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Walt is Out There

November 11, 2008 | 3 Comments



Dear Mr. Keillor,
I'm 17 years old, a high school senior and in love with poetry. Most countries have national epics — Virgil's Aeneid, The Divine Comedy — and the United States has four prose epics — Huck Finn, Gatsby, Moby Dick, and The Grapes of Wrath — but no proper official epic poem. My question is, what gives? Why are we turning our backs on Walt Whitman? Song of Myself is America.

How can we get Song of Myself the recognition it deserves? What do you think? Worth it? Needful, even?

Sarah W.
Germantown, MD

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The only recognition that Walt wanted was to be read, Sarah, so you've gratified his ghost already, and we have no idea how many others are reading him right now. It's a big mystery. He's in every library in America and in bookstores and on the Internet and if you Google "Song of Myself" it pops right up.

I CELEBRATE myself, and sing myself,
And what I assume you shall assume,
For every atom belonging to me as good belongs to you.

I loaf and invite my soul,
I lean and loaf at my ease observing a spear of summer grass.

I suppose you can promote Walt by putting on a public reading of "Song of Myself" there in Maryland. You could make a Walt float for the 4th of July parade. You could print out lines from the poem and leave them in waiting rooms and on buses. You could hire a skywriting plane to write "I stop somewhere waiting for you" in a clear blue sky. But Walt is out there, waiting for readers, and I'm sure they're finding him. I don't know that he needs a vast crowd of readers — he might rather be loved by a few thousand than be casually scanned by a million. But do be aware that some people cannot STAND "Song of Myself" and think it's the biggest burst of flatulence in all of American literature. So expect some resistance.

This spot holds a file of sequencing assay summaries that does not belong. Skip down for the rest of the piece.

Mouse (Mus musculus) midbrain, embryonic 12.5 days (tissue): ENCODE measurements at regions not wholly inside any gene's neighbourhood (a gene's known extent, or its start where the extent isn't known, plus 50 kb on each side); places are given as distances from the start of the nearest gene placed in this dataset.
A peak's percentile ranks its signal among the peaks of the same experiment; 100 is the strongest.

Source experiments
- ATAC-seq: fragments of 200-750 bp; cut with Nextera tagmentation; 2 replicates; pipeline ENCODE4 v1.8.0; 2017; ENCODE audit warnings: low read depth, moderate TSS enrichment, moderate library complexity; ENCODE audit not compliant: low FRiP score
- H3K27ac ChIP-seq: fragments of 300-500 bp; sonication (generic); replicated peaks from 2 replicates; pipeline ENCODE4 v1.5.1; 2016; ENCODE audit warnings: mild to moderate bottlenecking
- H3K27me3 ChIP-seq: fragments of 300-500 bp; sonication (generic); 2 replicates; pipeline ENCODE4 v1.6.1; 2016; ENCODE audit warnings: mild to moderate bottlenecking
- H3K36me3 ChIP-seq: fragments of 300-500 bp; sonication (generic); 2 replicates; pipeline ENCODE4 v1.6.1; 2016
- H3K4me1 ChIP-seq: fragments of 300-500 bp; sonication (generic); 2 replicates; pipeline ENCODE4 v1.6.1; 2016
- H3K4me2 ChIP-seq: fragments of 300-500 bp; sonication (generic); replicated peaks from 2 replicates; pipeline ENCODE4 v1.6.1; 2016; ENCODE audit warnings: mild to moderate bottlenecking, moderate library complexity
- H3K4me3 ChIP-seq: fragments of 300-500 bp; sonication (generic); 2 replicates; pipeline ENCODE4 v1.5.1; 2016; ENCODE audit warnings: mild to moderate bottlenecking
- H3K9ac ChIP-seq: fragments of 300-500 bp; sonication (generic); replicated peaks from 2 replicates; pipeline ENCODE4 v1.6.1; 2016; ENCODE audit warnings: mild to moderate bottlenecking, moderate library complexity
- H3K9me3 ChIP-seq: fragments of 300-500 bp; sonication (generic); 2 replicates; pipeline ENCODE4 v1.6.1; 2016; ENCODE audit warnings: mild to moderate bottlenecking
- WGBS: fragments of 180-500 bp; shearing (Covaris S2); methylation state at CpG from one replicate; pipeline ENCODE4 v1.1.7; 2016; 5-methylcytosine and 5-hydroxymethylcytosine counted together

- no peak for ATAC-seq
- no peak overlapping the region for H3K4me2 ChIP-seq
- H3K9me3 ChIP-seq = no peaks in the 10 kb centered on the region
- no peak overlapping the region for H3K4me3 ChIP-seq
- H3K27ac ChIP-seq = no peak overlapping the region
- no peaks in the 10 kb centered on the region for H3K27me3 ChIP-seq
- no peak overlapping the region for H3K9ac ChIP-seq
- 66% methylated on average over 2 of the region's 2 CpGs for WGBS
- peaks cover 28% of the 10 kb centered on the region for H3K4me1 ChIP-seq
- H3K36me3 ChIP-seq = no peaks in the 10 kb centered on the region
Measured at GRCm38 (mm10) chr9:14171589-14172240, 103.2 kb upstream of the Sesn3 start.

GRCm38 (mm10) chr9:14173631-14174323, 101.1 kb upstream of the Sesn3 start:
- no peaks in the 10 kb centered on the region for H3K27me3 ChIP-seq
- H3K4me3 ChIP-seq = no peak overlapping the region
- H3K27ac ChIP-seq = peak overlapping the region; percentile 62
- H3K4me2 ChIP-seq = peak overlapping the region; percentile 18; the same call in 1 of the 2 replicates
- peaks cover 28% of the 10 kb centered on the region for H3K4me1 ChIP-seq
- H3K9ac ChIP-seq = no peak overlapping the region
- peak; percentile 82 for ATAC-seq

3 Comments


Sarah and Garrison,

Admittedly, I am a scientist and I see the world as a continuum and fail to appreciate this need for taxonomy, for putting things in little boxes simply for the desire to make our world tidy. Where do we draw the line between poetry to prose or jazz and rock-n-roll? Why do we need to draw such lines? And, as a scholar of Strunk and White, I challenge the notion that length alone adds any substantive quality to a work of writing (or song). If you are looking for great American epics, look to some modern writers beyond even Angelou, Morrison, and Hurston. I urge you to look to Brothers K (David Duncan), Education of Little Tree (Forest Carter), and The Absolutely True Diary of a Part Time Indian (Sherman Alexie) if you favor the flavor prose and The Country or Lanyard (Billy Collins) if you favor the flavor poetry, and The Pilgrim and Tinker Creek (Annie Dillard) if you can't make up your mind.

I agree with Garrison, the only honor Walt or any author desires is to be read. So lets not dicker over how to categorize our favorite writings, lets simply encourage others to read our favorites.

Todd Walter
Lansing, NY


I'm about to teach "Song of Myself" to my college juniors and seniors next week. I am having them watch part of the American Experience program that NPR produced a while back (which is available at NPR.org). Whitman is a challenge, but one worth tackling. Most Americans like their literature bite-sized, all trimmed and even sized. . . Whitman refuses to be sliced and diced or canned for popular consumption. He resists readers even as he wanted them. . .that is what poetry does, makes us work to understand so that gaining that understanding becomes so much sweeter.


Garrison, that response was f*cked up. Funny as all hell... but f*cked up.

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